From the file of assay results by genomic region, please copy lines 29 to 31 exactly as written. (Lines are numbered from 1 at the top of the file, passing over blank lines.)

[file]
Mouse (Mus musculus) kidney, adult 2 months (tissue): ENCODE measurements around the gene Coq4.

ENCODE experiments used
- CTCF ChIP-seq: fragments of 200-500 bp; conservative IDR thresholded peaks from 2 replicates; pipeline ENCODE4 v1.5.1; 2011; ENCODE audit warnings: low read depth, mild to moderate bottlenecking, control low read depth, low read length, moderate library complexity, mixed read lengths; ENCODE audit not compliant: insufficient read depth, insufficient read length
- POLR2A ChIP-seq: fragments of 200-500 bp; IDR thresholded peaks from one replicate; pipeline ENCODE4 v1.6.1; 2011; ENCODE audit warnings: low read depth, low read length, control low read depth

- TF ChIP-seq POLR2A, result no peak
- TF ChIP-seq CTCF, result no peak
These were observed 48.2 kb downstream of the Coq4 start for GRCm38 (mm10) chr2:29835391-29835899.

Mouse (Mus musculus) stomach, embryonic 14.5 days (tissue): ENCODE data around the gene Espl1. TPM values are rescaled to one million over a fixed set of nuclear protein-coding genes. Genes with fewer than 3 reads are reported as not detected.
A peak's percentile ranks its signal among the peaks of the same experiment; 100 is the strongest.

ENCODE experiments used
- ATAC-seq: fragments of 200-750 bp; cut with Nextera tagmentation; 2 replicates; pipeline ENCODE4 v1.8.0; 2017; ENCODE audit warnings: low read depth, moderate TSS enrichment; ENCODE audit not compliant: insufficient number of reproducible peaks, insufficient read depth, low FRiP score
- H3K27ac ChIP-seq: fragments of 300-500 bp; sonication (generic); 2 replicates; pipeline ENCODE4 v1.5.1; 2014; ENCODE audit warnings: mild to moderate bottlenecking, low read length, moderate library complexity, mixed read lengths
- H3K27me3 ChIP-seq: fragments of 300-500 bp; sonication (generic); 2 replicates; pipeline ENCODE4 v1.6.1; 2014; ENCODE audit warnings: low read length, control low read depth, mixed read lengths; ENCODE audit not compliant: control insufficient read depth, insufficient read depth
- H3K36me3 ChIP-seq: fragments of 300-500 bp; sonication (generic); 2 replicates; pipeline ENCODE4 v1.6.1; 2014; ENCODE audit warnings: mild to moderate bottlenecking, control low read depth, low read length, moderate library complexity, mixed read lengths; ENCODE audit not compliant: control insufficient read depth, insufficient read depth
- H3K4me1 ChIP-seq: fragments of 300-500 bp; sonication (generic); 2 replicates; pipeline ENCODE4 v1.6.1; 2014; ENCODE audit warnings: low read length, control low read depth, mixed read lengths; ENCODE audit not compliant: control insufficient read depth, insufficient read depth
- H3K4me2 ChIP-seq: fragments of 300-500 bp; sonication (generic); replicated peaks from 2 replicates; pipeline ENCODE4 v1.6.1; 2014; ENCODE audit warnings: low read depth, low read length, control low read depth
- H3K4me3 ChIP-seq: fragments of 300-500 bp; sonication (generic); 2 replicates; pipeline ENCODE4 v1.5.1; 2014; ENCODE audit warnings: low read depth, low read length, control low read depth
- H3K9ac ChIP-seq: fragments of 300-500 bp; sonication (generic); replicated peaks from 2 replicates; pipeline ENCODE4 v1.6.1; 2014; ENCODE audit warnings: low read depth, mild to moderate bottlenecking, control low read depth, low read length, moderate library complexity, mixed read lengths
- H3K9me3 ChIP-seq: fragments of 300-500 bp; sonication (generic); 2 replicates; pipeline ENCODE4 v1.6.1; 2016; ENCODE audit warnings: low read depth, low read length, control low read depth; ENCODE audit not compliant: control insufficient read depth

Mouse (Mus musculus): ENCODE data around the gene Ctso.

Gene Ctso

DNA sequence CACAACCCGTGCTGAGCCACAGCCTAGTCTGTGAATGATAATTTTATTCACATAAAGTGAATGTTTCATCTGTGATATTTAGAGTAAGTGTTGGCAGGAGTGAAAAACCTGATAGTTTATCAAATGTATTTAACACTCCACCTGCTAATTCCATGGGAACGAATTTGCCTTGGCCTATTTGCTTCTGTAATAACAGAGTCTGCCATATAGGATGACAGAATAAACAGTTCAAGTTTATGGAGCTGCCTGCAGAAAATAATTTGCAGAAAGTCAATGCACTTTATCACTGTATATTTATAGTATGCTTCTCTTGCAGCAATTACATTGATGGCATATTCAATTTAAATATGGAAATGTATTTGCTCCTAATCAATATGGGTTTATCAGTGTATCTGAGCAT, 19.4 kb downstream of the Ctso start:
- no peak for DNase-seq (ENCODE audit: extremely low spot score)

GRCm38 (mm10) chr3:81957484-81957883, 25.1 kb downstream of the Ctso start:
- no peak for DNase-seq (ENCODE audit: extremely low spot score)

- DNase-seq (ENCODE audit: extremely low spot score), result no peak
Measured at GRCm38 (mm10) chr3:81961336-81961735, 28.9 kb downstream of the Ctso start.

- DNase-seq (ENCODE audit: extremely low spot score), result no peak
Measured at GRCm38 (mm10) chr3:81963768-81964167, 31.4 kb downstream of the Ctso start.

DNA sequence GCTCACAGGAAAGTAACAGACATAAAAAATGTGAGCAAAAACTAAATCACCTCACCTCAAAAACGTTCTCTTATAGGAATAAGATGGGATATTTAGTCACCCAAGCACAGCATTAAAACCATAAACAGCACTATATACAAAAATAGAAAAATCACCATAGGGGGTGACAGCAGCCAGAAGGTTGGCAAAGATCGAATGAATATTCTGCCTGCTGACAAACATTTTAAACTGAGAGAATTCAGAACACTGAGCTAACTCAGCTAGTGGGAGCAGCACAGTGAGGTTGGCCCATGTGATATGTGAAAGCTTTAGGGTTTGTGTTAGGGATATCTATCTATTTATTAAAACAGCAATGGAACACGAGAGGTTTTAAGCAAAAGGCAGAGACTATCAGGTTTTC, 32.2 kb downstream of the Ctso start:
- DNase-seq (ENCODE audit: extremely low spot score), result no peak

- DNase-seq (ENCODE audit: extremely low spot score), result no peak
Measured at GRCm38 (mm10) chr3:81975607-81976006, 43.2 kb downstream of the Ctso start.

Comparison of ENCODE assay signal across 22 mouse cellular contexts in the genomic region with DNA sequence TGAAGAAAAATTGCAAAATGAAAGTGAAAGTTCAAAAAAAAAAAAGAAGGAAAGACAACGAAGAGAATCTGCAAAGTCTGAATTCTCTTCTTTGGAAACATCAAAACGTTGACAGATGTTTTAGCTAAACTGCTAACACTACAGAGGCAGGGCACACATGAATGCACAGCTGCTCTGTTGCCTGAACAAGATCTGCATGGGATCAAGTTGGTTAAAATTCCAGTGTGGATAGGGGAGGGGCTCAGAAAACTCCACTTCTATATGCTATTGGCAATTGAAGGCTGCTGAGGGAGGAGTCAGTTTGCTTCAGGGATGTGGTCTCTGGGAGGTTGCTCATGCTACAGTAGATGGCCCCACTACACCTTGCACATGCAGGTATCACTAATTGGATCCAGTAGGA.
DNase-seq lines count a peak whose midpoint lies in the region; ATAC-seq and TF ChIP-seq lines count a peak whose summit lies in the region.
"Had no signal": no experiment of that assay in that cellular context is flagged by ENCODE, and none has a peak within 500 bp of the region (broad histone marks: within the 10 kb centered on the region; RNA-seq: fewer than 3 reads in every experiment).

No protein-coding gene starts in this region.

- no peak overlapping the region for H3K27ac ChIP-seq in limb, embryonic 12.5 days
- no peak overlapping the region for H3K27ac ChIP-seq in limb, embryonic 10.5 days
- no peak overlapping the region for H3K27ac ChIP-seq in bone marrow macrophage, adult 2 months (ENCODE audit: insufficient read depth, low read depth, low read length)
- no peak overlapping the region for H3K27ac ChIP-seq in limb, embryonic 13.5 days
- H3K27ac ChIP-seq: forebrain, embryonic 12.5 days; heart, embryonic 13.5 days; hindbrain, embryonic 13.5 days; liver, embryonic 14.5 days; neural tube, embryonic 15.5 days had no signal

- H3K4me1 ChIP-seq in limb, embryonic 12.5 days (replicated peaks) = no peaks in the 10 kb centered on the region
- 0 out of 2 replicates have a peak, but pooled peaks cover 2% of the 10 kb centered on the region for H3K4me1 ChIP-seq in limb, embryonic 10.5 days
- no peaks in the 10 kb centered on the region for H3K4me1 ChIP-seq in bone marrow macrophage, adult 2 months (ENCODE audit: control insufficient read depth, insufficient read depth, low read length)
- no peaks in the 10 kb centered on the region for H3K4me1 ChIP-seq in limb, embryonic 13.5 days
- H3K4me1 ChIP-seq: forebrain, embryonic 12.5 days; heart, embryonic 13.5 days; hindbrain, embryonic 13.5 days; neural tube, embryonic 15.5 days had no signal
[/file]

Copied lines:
Measured at GRCm38 (mm10) chr3:81963768-81964167, 31.4 kb downstream of the Ctso start.

DNA sequence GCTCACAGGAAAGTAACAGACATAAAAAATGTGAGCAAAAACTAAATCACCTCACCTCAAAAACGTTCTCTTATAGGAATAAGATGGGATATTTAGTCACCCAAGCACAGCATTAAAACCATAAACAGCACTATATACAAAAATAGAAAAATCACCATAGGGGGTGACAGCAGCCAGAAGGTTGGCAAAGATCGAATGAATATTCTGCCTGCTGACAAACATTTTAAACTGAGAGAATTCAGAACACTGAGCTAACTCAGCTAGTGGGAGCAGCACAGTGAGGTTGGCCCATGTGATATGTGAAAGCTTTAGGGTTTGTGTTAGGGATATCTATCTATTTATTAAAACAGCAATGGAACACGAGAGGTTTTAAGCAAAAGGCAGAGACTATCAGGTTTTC, 32.2 kb downstream of the Ctso start:
- DNase-seq (ENCODE audit: extremely low spot score), result no peak